One is by Irwin Cohen, the creator of Chelsea Market, a unique urban mall filled exclusively with locally-owned businesses.

    http://www.gothamgazette.com/article/fea/20061010/202/1993

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  9. Downtown Silver Spring was in dire straits in the early 1995 and had been in decline for 40 years. There was 6 million sf of office space but the vacancy rate was 39 percent. Retail vacancy was 25 percent. Many thought that downtown Silver Spring coudl never recapture the market. Businesses were leaving on a daily basis. Now the office vacancy rate is about 3 percent, the lowest in the Washington metro region and retail and restaurants are back. It is not the same, but it is alive and well.

    To wax nostalgic about small locally owned businesses is nice, but it wouldn’t have made the old 1950s Silver Spring come back to life. You’ve got to do what works. Sure you can find a center in New York City that can survive on small businesses, but I can’t see that translating to anywhere else.

    People vote with their feet and their pocket books and they decide what businesses will work with thier purchases.

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  10. I actually agree with you completely, Gary. You can’t force people to shop in certain ways, and in cases where you have a downtown in decline (such as Silver Spring’s clearly was until recently) I think it takes a project that achieves a certain critical mass to bring people back downtown. Unless you have certain advantages (such as a university, with a large downtown population) then it’s necessary to leverage what you can. I’m also not against the use of chain stores–heck, this entire site *celebrates* chain stores in a lot of ways–I just also like to see a downtown maintain some of its character, too.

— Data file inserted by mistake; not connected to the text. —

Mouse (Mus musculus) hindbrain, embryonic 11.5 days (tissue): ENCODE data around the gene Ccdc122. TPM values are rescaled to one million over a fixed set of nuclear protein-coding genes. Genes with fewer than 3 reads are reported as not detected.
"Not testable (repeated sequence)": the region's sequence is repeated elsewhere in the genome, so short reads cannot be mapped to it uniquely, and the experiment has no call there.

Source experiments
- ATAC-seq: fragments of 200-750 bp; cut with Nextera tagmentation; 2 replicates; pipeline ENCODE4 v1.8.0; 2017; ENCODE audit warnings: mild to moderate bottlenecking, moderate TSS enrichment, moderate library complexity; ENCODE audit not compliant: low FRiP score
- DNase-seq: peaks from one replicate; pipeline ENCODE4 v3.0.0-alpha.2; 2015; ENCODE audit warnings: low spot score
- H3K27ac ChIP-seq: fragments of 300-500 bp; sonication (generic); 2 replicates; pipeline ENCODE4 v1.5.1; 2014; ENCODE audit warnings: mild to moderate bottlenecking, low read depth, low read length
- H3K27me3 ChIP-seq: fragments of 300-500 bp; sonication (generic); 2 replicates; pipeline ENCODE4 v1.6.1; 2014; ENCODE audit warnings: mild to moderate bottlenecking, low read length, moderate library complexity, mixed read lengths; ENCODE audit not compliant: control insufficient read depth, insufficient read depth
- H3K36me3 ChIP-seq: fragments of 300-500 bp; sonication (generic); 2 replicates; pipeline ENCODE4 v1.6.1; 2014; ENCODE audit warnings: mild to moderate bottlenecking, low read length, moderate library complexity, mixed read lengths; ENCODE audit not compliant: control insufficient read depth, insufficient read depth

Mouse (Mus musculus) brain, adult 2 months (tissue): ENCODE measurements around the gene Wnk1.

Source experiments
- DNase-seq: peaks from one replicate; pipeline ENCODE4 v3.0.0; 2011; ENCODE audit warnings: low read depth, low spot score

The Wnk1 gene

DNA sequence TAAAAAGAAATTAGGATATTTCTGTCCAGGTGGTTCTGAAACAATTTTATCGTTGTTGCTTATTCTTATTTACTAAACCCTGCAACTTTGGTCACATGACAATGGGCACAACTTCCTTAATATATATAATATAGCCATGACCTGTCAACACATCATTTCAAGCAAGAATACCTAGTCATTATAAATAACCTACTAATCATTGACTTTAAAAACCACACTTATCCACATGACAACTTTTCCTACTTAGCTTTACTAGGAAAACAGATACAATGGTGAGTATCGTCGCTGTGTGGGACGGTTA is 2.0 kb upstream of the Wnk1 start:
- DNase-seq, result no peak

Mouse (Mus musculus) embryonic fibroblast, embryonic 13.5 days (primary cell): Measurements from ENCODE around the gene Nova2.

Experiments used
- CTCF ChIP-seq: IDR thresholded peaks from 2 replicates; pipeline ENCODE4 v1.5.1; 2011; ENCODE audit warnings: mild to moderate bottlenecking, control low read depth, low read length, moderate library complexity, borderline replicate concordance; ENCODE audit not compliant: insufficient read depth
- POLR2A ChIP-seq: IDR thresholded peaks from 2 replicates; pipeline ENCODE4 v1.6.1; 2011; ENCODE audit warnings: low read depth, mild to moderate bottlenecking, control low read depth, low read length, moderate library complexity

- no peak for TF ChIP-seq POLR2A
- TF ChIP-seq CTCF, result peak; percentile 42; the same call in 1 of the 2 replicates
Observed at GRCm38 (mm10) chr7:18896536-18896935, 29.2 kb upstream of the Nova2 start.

And really, Downtown Silver Spring is pretty successful at what it does. The July Saturday afternoon that I was there found the place teeming with activity, and the way it tied in with the rest of downtown was quite nice. I hope the effect continues to radiate outwards, because I like to see downtowns come back as much as I like to see malls come back.

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  11. The “downtown” this development “replaced” didn’t even exist. What it replaced was a couple parking lots/garages, a McDonald’s full of homeless people and a dilapidated Art Deco/Moderne shopping plaza that was home to a police substation. The historic shopping Silver Spring shopping center has since been restored as part of this project. This is certainly a unique feature of this development, so really it is unfair to categorize the entire “downtown” as homogenous.

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  12. Have any of you been to NYC recently? Where are the mom and pop shops you speak of? Have you seen the Red Lobster and Olive Garden in Times Square?

    I grew up in a “real” village in northern NJ (Westfield) and can tell you that, when I grew up, it was very quaint and traditional…but it is now an outdoor shopping mall. In fact, it is strikingly similar now to Bethesda in terms of shops, restaurants, etc.